Every day is different, yet challenging for Ops Controller Rhian Barnes

If you live and breathe in the helicopter ops world, then you quickly learn to adapt to changing conditions such as weather and client changes that may disrupt your plans for upcoming flights. It is a fast-paced world and can often be challenging and stressful, but it is precisely these elements that Bristow operations controllers thrive on that make everything come together for a flight. They may make the planning look easy, when it is not, and it is all in the details and execution, which needs to be flawless.

Bristow Operations Controller Rhian Barnes at our base in Aberdeen shares her secrets of success, advice and more about herself in the fast-paced (and exciting) operations world of helicopters.

Talk about your role at Bristow and what you are currently working on?

My current role is an Ops Controller; I have been in this role for just over two years having previously worked as a passenger services officer for two years starting back in 2012 and then progressed to a senior passenger services officer in 2014 for five years. My role in ops is to keep the daily flying program running on time (or as close too), liaising with the clients, monitoring the weather, shuffling the program around to accommodate any issues/client requests, keep the crews up to date and generally keep everyone, internal and external, in the loop.

What is a recent success you’re particularly proud of?

I recently received some lovely feedback from one of our clients on how I handled a challenging situation over a weekend shift. I had decisions to make very quickly and some of which proactively ahead of the client to ensure all their passengers were to get back to Aberdeen from Sumburgh via a fixed wing and a helicopter before closing at Sumburgh with an extension already in place.

What in your background prepared you for this assignment?

I think trusting your intuition and gut prepares you for these scenarios and its being able to confidently go ahead with them. I have faced some pretty challenging situations personally over the years and think these also set you up to react swiftly and efficiently when these issues/challenges occur, and I would somewhat say I thrive under those pressures.

What do you find challenging about your work? How do you overcome these challenges?

I love how every shift is different with this role, similar situations arise but never completely the same, you never know what you're coming into day-to-day, and I enjoy being kept on my toes. This alone keeps my role challenging, and I feel this is a role that you'd never stop learning in as there are so many changing factors. Fortunately, we have a great ops team in Aberdeen so you've always another set of eyes to discuss options/decisions with and I think having a good rapport with the crew and engineers also helps, as ultimately, we all want to come in and do our jobs and deliver the program as seamlessly as possible.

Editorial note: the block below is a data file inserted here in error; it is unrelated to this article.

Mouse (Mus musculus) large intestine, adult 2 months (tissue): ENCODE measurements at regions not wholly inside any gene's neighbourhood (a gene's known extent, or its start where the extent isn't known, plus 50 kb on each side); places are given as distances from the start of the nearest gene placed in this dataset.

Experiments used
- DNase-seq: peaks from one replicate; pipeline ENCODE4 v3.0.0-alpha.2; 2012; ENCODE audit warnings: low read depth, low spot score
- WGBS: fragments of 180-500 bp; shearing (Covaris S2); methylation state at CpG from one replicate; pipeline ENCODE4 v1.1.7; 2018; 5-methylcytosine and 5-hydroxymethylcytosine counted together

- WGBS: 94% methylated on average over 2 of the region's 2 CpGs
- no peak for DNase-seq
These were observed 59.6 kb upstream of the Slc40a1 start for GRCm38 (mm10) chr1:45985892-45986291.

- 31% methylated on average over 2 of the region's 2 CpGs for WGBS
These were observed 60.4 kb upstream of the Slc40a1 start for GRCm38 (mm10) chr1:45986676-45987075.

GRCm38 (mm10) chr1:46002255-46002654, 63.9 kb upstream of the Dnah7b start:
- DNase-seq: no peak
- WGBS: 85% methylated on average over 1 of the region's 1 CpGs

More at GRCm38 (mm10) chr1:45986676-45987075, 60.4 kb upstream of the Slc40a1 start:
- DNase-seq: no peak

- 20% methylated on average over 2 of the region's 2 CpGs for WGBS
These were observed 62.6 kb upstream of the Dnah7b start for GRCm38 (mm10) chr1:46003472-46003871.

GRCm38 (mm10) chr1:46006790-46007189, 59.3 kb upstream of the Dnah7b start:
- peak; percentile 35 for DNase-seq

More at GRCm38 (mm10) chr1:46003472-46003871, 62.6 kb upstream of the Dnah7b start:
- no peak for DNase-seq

What is the best (or worst) advise you ever received?

Not best advice as such but a favorite quote of mine would be "life is for living not for existing," and I also like and find truth in the saying "The grass isn't always greener, it's green where you water it."

Who inspires you (Work, personal and/or historical)?

My auntie inspires me, she has always been my rock in life, and I hope to be as amazing as she is in supporting my own nieces/nephews in the future along with her having a strong working ethic. 

What do you enjoy doing in your free time?

I enjoy getting outdoors, hill walking, paddleboarding and generally spending time away from the hustle and bustle! 

What is it that most people don’t know about you?

I briefly left the company for six months in 2019 to explore a completely different career in global payroll. I had come to a point of not knowing what I wanted to do and was given an opportunity to try a different path, thankfully, having a supportive manager (Louise Hall) who encouraged me to pursue this new challenge (although secretly having an inkling I'd be back soon enough!).

Not long after starting my new role I quickly realized I missed the fast-paced environment, the team of people I'd worked with and to be honest helicopters in general. Fortunately, for me, I have always been keen to express my interest in other departments so had been up in ops not long before I left to see what the role entailed, it couldn't have been timed better in that my now current role was available, and I have never looked back since. I now know I just needed to be in a different role to challenge me. I don't regret leaving for those six months because I learned new skills in an industry I'd never worked in, but realized where I want to be with my career, and it led me to where I am now.

What advice do you have for others pursuing a career in your field? i.e., your secret of success.

My one piece of advice would be to not get stuck. Take any opportunities that come your way! I have found that to be one of the biggest reasons I have got to where I am because I am keen to learn and although I don't possess the skills of say an engineer or pilot - showing them that small piece of interest and curiosity gains you respect and little pieces of knowledge you didn't have before, it may open up doors you didn't foresee.